Conquering the Frog

We took a little getaway recently, just me, my husband and our 28 year old son who has intellectual disabilities. We had planned some fun activities, but from the moment Ben spotted the kiddie pool, it was all he could think about. “Wog” he said, making the sign for “frog” under his chin, “Me!” And so one day, after we finished miniature golfing and eating at a restaurant with a giant moose (where he insisted I take a picture of its backside to send to his brother), we finally made it to the kiddie pool where the frog perched, tongue lolling out for a slide.

Ben flexed his muscles and double-checked the tie on his swim trunks before climbing carefully up the few steps and sliding the six feet down into the shallow water. Then he roared and smacked the water like a pro wrestler, and a few small children watched in awe while their mothers carefully pretended not to notice, and I made note that it was way past time to give him a shave.

I have spent a lot of Ben’s life being embarrassed by his antics and trying to minimize his odd behaviors. It’s true that some people are put off by his behaviors, but most people are kind, and a large number actually find him delightful.

So after 28 years, I have decided to loosen the reins a bit and allow him to be his own quirky, uniquely-designed self. And in letting go of some of that control, I realize that I need to offer that same grace to myself.

Ben has taught me a lot about embracing life just the way it is. Ben’s example of uninhibited living is teaching me to take my own risks. I kept this blog a secret for three years before making it public. Why? The fear of being thought of as too intense, too religious, too serious and just…too much, I guess. And then last winter, someone gently encouraged me to conquer my frog.

Ben fell asleep early that night, unaware of riots and pandemics and global warming, simply happy that he had conquered the frog. And I, the one who bears the responsibilities of keeping him safe and fed and shaved, thought about how God also carries my burdens while encouraging me to step out and share my heart and life here on the page.

Ben and I were both created to find our own place in the world, each in our own unique way designed to display God’s glory. So are you.

I wonder how many of us have frogs to conquer, but are held back by fear. Maybe we are afraid of disdain, or failure, or we are trapped in the web of not measuring up. Perhaps we don’t want the attention or to be in the spotlight. All of these things have held me back – and still hold sway over my soul too often.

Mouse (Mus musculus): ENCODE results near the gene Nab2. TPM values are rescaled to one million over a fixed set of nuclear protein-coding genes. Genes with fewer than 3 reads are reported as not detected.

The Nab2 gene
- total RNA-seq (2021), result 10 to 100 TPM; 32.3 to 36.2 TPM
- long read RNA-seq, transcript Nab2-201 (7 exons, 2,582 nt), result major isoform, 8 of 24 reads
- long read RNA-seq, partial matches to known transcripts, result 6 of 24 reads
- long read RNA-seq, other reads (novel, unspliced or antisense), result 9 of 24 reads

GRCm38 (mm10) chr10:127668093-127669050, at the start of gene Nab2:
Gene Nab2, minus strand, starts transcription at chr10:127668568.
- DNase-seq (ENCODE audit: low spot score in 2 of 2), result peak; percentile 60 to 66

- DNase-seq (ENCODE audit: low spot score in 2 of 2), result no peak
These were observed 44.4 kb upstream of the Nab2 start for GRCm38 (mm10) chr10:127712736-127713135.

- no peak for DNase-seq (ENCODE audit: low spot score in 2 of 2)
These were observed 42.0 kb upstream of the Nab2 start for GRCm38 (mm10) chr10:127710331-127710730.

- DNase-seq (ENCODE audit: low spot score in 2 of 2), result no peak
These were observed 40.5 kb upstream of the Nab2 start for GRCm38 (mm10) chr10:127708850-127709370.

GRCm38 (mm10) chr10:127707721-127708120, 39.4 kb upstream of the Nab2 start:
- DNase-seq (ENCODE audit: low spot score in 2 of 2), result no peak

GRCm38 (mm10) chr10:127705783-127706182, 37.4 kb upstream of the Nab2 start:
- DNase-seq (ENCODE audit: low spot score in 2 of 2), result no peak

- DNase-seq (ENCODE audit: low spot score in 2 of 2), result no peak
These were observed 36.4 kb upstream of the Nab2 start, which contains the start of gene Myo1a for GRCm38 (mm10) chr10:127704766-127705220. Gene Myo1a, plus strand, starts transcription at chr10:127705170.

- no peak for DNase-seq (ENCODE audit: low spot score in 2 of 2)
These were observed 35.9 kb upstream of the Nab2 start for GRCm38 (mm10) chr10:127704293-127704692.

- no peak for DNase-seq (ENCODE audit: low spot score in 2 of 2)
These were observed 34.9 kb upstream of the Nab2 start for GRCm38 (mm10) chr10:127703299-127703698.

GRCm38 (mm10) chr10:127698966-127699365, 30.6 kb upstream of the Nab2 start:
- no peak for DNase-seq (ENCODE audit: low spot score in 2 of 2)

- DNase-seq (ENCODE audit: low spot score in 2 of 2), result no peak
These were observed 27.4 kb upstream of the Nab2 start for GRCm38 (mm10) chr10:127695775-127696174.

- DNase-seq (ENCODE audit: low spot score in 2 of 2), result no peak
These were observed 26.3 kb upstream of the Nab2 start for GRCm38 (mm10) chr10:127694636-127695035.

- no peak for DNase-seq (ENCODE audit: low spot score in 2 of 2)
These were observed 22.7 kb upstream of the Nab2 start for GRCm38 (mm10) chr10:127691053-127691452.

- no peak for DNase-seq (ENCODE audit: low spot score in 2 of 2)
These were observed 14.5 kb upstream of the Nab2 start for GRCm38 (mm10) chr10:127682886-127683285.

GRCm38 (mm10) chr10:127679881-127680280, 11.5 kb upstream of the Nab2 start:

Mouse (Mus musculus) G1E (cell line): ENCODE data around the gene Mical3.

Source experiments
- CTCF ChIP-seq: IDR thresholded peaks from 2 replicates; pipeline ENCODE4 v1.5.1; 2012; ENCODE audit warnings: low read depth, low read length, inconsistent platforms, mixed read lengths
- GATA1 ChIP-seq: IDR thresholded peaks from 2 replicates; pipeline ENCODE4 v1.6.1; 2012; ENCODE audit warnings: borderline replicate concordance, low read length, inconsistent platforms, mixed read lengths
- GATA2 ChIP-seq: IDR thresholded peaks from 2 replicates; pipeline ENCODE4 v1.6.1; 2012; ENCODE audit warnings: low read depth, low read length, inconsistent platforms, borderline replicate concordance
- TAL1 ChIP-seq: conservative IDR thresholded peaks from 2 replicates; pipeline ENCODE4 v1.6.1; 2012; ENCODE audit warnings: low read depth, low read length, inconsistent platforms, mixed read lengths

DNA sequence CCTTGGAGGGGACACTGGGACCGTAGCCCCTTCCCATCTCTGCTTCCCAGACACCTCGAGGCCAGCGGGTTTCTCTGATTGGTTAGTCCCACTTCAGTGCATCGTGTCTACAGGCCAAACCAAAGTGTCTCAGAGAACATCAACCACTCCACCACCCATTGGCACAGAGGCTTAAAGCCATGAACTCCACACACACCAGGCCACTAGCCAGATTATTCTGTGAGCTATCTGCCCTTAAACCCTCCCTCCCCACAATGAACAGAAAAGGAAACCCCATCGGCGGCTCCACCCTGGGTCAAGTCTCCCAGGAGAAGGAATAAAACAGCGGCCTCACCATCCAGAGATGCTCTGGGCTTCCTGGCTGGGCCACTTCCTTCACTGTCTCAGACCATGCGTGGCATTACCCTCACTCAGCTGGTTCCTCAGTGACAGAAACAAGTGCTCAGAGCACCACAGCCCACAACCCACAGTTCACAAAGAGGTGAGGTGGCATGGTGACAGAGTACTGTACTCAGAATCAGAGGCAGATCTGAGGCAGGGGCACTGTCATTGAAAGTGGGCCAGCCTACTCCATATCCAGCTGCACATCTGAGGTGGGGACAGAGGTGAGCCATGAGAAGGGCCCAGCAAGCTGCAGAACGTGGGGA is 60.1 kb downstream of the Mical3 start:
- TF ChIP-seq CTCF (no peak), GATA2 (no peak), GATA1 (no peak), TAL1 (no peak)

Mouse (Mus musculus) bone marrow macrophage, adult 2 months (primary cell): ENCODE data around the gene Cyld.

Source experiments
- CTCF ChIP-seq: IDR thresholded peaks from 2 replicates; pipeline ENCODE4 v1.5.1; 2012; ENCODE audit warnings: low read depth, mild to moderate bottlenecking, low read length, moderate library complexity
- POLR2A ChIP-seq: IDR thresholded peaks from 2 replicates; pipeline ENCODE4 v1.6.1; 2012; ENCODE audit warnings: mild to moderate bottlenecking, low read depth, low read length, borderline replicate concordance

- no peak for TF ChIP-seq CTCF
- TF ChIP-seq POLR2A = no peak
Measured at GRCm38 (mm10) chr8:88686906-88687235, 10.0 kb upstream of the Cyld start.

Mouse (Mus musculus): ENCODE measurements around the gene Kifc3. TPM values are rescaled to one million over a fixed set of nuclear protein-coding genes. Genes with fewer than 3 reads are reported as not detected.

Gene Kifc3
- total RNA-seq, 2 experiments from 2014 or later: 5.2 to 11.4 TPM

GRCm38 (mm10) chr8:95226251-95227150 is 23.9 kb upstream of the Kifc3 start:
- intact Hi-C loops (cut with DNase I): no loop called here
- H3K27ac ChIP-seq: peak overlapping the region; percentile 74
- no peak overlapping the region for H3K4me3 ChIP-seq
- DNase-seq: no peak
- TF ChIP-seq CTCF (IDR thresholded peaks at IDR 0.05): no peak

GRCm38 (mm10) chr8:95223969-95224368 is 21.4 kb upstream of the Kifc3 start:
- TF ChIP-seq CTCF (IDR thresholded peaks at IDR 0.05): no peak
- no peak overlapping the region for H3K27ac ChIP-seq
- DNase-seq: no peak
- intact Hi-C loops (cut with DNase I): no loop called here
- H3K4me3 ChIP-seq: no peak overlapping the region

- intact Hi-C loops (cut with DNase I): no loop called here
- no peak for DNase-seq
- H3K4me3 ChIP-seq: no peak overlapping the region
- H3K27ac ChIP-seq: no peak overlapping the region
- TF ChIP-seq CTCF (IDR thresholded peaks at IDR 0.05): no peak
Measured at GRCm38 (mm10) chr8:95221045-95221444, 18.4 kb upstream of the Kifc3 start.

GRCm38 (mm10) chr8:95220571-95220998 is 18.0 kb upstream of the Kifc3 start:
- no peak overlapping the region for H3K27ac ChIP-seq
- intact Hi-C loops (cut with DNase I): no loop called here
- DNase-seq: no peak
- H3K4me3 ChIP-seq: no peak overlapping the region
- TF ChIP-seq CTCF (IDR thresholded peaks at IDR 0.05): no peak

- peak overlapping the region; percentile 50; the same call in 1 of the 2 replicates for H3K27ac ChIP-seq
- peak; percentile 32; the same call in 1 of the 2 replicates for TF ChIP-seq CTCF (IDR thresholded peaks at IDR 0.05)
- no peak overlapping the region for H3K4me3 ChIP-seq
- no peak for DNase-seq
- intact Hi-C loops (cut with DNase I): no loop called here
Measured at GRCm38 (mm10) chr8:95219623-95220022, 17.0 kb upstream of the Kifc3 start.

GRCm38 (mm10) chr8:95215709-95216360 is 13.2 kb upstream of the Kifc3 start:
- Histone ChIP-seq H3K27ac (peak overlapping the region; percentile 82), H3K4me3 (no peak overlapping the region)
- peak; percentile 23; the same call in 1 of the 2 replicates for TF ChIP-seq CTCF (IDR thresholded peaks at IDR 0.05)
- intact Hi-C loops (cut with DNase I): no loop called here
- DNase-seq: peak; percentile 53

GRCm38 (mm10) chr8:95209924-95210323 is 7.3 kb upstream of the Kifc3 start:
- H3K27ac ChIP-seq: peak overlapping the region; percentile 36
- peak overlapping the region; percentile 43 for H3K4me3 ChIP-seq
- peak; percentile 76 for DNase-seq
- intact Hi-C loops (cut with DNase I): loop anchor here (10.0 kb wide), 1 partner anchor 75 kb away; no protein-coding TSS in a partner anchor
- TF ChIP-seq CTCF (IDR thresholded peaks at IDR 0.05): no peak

Maybe we think we need to conquer the high dive, when all God asks is our obedience to conquer the frog.

I ask you: Is there a frog that you need to conquer? Are you standing on the edge of the pool, paralyzed by the cost of vulnerability or the fear of failure? Are you discouraged because your small efforts can’t measure up to those of the beautiful people doing flips off of the high dive?

Let me extend to you the same encouragement my friend gave me: Conquer the frog. Do the thing you know you’re called to, that one next step you’ve been putting off. Name your dream, and share it with one good friend.

You and I, we don’t need to start a movement or become famous on Instagram. We just need to conquer our frogs. There may be deeper water and diving boards in our future, but right now the frog is waiting. Go ahead – I’m rooting for you.

10 thoughts on “Conquering the Frog

  1. Pingback: A La Carte (September 30) |

  2. I needed to read this today. My 27 year old son has Down Syndrome. He is quirky, funny, kind and smart about dogs; but he’s also uninhibited, repetitive,, extroverted, and his speech is hard to understand (especially when he’s excited, which is often!) I have spent so much time trying to make sure he doesn’t irritate or aggravate other people, that I think I have squashed him a little. I feel the need to apologize for him all the time. Thank you for helping me to see that I have been wrong and I, too, need to loosen the reins and let him be who he was created to be. Maybe that’s my frog. Thank you.

    Liked by 2 people

    • I’ve found that other people are often more tolerant of Ben’s behaviors than I am, and they aren’t nearly as bothered as I’m afraid they’ll be. The other day he disregarded social distancing to give someone a hug and it brought the man to tears. So I’m learning. There are those who are uncomfortable with Ben, but they are much fewer than I expected. I hope you find the same thing. God bless.


  3. Thank you for sharing! I have two special-needs nephews, and I catch myself trying to apologize or regulate.
    Your word about personal frogs is a good one, and I’ll be bringing that before the Lord to show me in my own life. Thanks!

    Liked by 1 person

    • My experience is that people are much kinder than I expect them to be, and often our children are a balm to people’s souls. I hope it is the same with the people around you. Thank you for sharing.


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